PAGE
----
May is Lupus Awareness Month. This May, the Lupus Foundation of Kenya has planned a series of events and projects to help relate awareness and provide information on Lupus for those who need it. I thought we’d start the information campaign a little earlier on here.
We all agree that a part of finding solutions is getting information. After the very successful She Blossoms Lupus Awareness Day, I have decided to commit more of my time helping others get information about Lupus. One of the ways I can do this is by consulting with lupus fighters, their families, doctors, health care givers, insurance providers and so on.
I’ll start us off with 2 questions and answers. You can add more questions in the comments section of this note and we can start looking for answers. Simpler answers will be provided responses immediately. But if anything needs further research, my team and I will put effort on it and post a longer note – with expert opinions – next Tuesday.
Please note: Sheblossoms will not recommend a particular regiment of treatment or management. We will simply provide information to help you explore your options and hopefully make better decisions about your medical care.
So here we go!
1. What is Lupus?
Lupus is an autoimmune disease. Autoimmune means that your immune system identifies tissue and organs as though they were a virus, bacteria or foreign body. The immune system then launches an immune response meant to protect your body but which instead harms it.
Symptoms can be mildly irritating, moderately disruptive or severely debilitating and life-threatening. They vary from rashes, inflammation, arthritis-like symptoms to renal failure and cardiac disease.
There are 3 main types of lupus, although lupus can have a few dozen variants within the categories.
a. Systemic Lupus Erythematosus – this affects connective tissue, body organs and the circulatory system (blood, heart and veins.)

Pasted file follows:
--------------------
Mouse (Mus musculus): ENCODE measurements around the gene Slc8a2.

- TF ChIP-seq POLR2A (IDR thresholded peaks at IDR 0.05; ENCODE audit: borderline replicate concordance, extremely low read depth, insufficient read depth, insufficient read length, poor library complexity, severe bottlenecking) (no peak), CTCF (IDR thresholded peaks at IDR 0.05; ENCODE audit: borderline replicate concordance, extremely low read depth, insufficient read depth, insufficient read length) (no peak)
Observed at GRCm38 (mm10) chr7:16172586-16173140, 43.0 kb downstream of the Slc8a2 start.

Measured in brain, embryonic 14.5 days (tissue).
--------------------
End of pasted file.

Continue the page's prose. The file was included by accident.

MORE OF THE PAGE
b. Discoid Lupus – this affects the skin although it may or may not have aspects of systemic lupus.
c. Drug Induced Lupus – certain types of medication can induce lupus. Once those drugs are withdrawn the condition often resolves itself.
2. How do I know I have Lupus?
Because lupus often mimics other illnesses and disorders, it usually takes a while before diagnosis can come by. If you have had persistent issues of inflammation, fatigue and infection, your doctor might begin to screen you for Lupus.
A doctor who specializes in the care of Lupus patients is called a rheumatologist. A rheumatologist treats patients with autoimmune diseases such as lupus, arthritis, multiple sclerosis and the like.
It is much easier to get started on lupus screening if you see a rheumatologist. The doctor will look out for 11 main signs of Lupus.
Fact: there are currently 8 rheumatologists in Kenya to a ratio of about 200,000 lupus patients. (consider the fact that they also care for other patients with other illnesses that fall under rheumatology, in addition to training and teaching time.)
Have more questions about Lupus? Please add them to the comments section now!
A Little Note about Me: My name is Juliet Maruru. If you’ve visited my blog before you probably know that and know that I have been dealing with chronic illness for a while. The symptoms have yoyod from mild to horrid to really life threatening.
A few months ago my diagnosis was upgraded to Mixed Connective Tissue Disease (a crossover of Lupus, Scleroderma and Myositis) with Secondary Cushings Syndrome (hormonal disorder affecting adrenal glands) and 2nd Stage Heart Disease. My doctors, nutritionist and fitness trainers have helped me work hard enough that I am hoping that in a few more months I can have the Cushing’s and heart disease catergorised to something with a better prognosis. I expect to continue managing MCTD for the rest of my life.
All of this has been taxing, mentally, emotionally and financially; not just for me but for my family, too. The #Sheblossoms campaign was started in the hope of alleviating the financial strain, and it has, in a small way – and for the donations, support and outpouring of love, I am deeply and incredibly thankful. I expect to continue dealing with these expenses – mental, emotional and financial – but in the campaign I found some kind of renewal and purpose.
I still don’t know for sure what my prognosis is. But as I wait for direction and resolution, I have decided to do my very best to help others find answers and guidance in accessing resources. A little part of this is selfish – from the realization that continuing in the dark silence I’ve existed in for the last few months might in a way lead to my giving up a lot sooner. But a large part of it comes from seeing how much my friends were willing to put themselves out there for me, and in a way completely removing my justification for self-pity.
This is a new leg of the journey for Sheblossoms. I suppose there will be more reflections of it on this blog and on my personal journey. Please enjoy the ride with me.